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She Crawled For 12 Years - How's Shen Now?

10:28 PM, Apr 30, 2012   |    comments
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JACKSONVILLE, Fla. / ST. GEORGE'S, GRENADA --  All she asked for was a new mattress. (Hers was a flimsy foam lining.)  Shen Gibbs was 12 years old when we met her in Grenada.  She was crawling on her hands and knees up and down rough roads, often a quarter mile to school.

Now Shen is 22 years old.  People still ask about Shen and so FCN anchor Jeannie Blaylock returned to Grenada to see how Shen is doing now.

Did she ever have hope she could walk before she met folks from Jacksonville?

No.  

She was born with arthrogryposis, a muscle contraction problem, according to pediatric orthopaedic surgeon Dr. Eric Loveless, who did her surgery at at Wolfson Children's Hospital.

Her knees were bent into an "L" position and would not flex.   Her feet were also bent, in fact, so much she couldn't stand.

Her wrists had turned into large humps, actually calluses, from crawling on her hands turned upside down.

People all over the First Coast were just captivated by Shen's story.  

Various groups rallied to raise money for Shen to fly almost 2,000 miles from Grenada to Jacksonville for medical help.

One big fundraiser was at University Christian. Organizers were hoping the outdoor garage sale would raise about $4,000.  It raised $16,000.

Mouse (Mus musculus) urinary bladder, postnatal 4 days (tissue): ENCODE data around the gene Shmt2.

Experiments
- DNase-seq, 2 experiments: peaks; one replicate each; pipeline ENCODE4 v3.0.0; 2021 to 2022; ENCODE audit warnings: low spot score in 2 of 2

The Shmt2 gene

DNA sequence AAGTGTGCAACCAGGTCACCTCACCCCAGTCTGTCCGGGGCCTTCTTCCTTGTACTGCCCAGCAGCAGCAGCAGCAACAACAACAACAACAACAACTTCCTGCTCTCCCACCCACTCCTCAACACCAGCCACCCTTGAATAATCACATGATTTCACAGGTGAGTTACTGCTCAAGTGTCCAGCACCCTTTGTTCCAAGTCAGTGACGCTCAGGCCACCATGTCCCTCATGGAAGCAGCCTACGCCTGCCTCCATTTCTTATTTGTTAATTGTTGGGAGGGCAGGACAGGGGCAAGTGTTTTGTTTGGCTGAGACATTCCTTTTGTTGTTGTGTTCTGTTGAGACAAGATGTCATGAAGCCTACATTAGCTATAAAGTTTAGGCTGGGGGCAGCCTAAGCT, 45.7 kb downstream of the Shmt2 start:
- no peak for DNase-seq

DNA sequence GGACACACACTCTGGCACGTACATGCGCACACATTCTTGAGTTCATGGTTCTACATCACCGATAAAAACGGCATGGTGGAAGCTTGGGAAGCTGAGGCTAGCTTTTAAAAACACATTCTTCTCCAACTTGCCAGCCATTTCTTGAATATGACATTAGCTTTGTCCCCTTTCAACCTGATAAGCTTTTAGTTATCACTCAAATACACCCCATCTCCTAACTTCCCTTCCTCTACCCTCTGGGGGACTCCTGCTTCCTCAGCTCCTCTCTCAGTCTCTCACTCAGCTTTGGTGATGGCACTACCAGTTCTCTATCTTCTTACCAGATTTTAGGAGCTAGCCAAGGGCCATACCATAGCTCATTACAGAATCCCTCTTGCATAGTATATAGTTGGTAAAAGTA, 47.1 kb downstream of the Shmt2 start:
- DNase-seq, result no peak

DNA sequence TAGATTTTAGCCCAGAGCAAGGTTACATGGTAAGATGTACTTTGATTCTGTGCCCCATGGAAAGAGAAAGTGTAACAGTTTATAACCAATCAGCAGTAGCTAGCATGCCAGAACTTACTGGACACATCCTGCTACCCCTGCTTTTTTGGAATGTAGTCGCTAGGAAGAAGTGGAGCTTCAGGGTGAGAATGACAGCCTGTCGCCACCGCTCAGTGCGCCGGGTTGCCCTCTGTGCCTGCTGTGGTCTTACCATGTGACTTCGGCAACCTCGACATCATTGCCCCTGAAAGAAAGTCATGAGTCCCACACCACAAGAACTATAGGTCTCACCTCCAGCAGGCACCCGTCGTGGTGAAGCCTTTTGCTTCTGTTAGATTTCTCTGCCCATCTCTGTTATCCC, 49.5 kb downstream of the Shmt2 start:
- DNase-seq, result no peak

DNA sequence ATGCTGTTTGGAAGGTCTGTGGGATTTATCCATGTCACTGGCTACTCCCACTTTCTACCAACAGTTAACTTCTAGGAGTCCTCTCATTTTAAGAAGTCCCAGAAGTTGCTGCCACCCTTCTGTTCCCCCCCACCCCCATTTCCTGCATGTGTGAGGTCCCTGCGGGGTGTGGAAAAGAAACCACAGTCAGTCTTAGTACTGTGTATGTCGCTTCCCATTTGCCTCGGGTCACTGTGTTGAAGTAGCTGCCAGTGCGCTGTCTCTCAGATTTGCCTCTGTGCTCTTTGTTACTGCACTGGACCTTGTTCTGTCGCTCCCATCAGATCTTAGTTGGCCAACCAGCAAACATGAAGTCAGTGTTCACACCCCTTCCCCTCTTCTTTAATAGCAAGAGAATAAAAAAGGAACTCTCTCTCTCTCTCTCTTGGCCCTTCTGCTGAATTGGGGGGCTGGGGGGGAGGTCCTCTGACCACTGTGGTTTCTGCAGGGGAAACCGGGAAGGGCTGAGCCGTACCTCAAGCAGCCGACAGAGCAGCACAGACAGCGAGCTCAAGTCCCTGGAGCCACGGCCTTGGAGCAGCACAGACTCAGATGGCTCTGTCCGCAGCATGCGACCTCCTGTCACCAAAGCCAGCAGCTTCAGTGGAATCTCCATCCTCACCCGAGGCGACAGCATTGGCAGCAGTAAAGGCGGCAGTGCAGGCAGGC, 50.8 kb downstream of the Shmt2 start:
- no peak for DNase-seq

The volunteer medical group C.H.O.R.E.S was the backbone to Shen's journey.  Shen actually lived with her physical therapist, Debbie Sells, who works at Nemours. Pediatrician Dr. Doug Campbell helped spearhead intricate details for Shen.

C.H.O.R.E.S. still checks on Shen twice a year in Grenada.  But most of us haven't seen Shen for 10 years.

Shen is now 22 years old.  We kept our arrival a surprise, and when she saw us, her face lit up!

Shen lives down a very steep hill, but she can walk up the incline just fine.  She uses small crutches -- and always will -- because one of her legs is shorter than the other by about an inch.

Shen's mother has passed away since we last visited Grenada.  But Shen's sister lives right down the road and helps her the best she can.

Her sister explained she helped Shen get a special loan to buy a wash machine for her small house.  Her home is surrounded by coconuts, bananas, mangoes, and all sorts of tropical fruit, which help supply her meals.

Her big surprise?  She is now a mom.  Her little boy will be three in September and will begin going to school.

Shen is able to diaper him, cook for him, and turn the pages of a book.  She likes to read "Cat in the Hat" to her son, who's name is Shurmell. Shen calls him "Mellie" for short and for some reason her friends call him "Shampoo."  It's just a fun nickname Shen can't explain, but she likes it.

Shen says she wanted children but wasn't sure she could become a mom.  Doctors did a c-section and everything went just fine.

Shen's hands and feet were so badly bent before, but now she can run her own household.

And there's more.  Shen is becoming an independent businesswoman. She's opening a small nail and clothing shop down the street using nail polish donations from University Christian and San Jose Episcopal.

Shen calls her new business, "Shentastic Nails!"

She could use more clothing items and nail polish.  If you'd like to donate or just send Shen a card for encouragement, please email Jeannie Blaylock at jblayloc@firstcoastnews.com

Shen is so grateful for the help she received in Jacksonville.  She says it's wonderful to her that people who didn't even know her reached out to help her.  She says it proves people in Jacksonville "have love."

She says she misses Jacksonville.  She'd like to return for a visit someday.

Meanwhile, she is helping us all focus on ability rather than disability.

That says a lot, especially since, when Shen was born, a neighbor's advice was to "flush her down the toilet."

First Coast News

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